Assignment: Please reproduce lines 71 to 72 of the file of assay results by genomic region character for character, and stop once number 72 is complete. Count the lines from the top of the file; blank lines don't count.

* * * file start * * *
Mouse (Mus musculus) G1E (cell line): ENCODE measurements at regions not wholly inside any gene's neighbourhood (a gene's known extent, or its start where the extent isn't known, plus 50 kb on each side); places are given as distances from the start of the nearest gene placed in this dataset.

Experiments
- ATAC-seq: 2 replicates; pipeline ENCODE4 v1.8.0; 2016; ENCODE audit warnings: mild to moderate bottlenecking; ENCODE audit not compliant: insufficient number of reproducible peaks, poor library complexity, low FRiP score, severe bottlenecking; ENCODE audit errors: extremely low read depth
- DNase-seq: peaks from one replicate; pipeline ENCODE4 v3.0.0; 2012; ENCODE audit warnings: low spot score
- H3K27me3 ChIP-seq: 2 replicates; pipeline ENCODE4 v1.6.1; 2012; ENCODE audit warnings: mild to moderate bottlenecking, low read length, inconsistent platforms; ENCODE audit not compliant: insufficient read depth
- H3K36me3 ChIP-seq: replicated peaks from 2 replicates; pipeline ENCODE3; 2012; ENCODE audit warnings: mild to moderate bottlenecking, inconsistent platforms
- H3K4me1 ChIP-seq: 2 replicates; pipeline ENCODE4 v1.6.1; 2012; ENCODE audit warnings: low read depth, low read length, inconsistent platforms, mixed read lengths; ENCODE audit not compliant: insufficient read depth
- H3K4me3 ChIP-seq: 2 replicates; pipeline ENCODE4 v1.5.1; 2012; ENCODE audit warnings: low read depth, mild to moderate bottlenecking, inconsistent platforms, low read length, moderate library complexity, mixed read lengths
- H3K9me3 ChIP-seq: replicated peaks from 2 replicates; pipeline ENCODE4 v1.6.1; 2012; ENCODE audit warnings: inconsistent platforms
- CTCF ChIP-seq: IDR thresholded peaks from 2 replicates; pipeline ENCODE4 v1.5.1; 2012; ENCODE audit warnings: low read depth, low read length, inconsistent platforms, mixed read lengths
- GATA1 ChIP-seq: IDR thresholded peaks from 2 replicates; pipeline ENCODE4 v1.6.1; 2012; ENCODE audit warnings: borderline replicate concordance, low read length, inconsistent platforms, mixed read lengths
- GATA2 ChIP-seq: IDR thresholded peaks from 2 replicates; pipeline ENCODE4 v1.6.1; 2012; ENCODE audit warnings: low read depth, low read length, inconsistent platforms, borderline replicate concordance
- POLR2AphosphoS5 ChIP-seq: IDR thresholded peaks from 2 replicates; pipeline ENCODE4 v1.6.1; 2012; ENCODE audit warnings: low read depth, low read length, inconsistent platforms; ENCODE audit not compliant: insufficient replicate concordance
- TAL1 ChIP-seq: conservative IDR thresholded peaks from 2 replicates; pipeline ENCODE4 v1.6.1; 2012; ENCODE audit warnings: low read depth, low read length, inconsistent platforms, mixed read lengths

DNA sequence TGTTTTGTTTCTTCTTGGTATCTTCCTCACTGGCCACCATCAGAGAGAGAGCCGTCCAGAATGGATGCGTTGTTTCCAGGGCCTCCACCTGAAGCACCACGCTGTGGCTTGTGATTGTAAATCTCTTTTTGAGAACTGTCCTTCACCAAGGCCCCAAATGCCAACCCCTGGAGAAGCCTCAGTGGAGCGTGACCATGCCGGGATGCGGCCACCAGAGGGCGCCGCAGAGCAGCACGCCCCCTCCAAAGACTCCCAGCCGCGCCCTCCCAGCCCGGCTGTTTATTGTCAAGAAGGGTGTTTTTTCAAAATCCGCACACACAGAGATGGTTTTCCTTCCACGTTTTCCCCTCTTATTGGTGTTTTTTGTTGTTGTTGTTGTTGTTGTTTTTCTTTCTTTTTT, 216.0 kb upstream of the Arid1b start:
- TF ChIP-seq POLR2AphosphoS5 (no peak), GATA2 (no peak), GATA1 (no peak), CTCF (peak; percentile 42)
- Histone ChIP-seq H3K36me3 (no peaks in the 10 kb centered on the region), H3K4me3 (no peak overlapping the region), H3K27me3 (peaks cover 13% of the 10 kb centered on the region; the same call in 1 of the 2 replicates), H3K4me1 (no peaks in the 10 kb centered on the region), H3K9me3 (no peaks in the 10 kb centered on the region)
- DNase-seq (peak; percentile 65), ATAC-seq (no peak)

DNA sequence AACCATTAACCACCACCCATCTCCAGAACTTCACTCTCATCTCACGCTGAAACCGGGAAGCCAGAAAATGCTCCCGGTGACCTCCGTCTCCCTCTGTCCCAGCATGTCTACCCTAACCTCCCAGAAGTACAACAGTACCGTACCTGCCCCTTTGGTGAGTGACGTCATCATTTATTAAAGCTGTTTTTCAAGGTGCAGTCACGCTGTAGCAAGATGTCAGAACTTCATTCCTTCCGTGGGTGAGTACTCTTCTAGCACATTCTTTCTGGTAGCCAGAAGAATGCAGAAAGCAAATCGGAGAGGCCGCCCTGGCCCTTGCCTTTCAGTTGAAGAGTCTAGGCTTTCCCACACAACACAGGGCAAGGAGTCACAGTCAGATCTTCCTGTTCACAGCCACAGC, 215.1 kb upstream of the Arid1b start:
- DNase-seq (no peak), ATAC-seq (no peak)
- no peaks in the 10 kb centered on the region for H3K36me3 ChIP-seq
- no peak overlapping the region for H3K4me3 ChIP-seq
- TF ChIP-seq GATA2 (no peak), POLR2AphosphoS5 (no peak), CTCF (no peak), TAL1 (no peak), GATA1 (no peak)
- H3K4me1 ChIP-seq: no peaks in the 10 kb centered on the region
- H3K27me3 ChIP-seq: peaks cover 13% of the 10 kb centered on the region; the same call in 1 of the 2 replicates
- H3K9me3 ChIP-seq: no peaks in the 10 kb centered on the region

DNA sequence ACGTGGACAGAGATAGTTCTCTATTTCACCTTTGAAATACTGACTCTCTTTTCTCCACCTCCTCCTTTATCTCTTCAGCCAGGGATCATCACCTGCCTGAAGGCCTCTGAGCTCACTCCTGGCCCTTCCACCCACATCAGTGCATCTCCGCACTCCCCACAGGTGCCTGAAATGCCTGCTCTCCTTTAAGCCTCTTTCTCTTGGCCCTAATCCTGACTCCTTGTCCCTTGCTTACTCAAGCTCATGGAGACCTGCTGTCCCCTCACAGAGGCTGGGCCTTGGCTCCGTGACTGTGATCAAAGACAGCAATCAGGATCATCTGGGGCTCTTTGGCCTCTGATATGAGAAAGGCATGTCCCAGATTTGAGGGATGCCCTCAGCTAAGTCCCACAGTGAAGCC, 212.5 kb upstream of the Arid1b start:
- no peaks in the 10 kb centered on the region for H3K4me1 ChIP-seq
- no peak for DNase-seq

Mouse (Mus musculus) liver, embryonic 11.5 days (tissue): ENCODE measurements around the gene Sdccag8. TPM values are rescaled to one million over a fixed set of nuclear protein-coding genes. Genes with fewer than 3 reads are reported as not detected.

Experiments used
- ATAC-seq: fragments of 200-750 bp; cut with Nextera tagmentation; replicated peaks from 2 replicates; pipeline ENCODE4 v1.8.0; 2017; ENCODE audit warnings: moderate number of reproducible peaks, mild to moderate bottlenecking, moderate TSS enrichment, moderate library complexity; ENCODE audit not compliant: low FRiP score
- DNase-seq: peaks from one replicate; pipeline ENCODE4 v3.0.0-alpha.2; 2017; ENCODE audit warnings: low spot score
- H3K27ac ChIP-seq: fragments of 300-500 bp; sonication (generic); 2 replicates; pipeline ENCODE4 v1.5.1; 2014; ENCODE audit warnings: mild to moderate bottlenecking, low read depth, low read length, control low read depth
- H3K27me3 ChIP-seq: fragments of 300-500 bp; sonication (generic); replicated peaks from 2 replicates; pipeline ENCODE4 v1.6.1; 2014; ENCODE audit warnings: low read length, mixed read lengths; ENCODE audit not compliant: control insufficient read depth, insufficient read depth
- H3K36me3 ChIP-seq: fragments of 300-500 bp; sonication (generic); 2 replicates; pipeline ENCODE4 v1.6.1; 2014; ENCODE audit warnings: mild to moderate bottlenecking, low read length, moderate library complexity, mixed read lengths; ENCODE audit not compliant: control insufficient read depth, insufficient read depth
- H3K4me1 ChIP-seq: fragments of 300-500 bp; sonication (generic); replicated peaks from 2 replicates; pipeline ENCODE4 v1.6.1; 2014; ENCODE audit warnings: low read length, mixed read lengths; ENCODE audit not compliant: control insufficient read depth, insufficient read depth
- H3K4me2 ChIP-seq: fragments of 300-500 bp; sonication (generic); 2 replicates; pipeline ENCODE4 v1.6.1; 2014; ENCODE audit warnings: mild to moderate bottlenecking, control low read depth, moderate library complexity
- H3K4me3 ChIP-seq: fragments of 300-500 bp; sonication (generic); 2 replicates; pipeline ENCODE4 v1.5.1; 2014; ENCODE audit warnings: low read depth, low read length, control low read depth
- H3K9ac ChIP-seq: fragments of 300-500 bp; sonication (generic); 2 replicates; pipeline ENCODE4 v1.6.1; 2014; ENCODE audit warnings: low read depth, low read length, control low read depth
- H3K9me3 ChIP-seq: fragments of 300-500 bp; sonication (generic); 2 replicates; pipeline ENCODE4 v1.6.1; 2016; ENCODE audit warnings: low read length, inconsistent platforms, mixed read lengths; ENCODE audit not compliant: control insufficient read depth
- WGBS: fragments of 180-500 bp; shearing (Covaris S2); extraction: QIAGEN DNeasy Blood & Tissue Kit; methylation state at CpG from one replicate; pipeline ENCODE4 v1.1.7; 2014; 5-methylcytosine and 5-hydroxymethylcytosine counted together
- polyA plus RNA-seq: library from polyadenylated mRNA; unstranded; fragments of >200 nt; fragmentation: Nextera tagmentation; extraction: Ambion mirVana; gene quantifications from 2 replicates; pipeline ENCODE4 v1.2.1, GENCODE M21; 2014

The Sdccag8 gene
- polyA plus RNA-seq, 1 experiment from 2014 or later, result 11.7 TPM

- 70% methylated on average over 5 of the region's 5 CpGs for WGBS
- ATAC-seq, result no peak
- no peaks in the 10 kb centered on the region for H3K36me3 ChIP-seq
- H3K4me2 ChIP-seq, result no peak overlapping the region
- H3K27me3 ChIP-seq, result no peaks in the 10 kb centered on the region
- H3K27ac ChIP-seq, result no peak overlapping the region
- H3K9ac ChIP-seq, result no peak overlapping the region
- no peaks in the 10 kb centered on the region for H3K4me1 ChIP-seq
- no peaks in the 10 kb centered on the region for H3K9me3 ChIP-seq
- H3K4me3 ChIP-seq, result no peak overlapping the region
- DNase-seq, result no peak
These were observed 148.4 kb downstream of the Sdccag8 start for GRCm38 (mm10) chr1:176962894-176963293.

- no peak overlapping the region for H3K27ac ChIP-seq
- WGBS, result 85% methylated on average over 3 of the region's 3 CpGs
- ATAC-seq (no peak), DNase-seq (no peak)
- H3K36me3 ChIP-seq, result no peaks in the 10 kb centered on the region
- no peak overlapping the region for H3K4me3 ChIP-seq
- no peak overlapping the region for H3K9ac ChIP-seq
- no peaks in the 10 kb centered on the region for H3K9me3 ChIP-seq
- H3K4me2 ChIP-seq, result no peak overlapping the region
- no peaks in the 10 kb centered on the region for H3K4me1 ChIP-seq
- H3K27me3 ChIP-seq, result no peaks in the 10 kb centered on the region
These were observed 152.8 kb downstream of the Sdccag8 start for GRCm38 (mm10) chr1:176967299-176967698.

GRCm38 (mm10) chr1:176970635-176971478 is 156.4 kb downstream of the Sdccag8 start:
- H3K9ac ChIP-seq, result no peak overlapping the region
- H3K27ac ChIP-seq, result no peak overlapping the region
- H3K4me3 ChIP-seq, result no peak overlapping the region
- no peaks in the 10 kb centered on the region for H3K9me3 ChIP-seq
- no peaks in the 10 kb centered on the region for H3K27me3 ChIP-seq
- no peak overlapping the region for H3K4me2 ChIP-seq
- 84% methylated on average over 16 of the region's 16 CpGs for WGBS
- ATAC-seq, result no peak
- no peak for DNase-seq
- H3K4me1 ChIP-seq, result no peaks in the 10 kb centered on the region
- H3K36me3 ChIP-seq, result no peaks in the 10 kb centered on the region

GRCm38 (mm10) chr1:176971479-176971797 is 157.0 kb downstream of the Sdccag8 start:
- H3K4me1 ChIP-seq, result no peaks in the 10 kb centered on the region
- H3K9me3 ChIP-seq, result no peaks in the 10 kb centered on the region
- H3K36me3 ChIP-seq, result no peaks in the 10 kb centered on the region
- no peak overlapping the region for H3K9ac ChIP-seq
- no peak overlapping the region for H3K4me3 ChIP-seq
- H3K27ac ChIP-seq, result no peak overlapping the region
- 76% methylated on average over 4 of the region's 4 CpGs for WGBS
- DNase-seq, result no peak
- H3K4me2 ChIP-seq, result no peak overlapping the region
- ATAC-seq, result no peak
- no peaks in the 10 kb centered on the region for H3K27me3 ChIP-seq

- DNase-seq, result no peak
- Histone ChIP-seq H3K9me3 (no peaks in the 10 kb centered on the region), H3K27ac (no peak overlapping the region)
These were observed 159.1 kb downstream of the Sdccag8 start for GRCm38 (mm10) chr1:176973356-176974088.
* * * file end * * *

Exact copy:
- H3K27ac ChIP-seq, result no peak overlapping the region
- H3K4me3 ChIP-seq, result no peak overlapping the region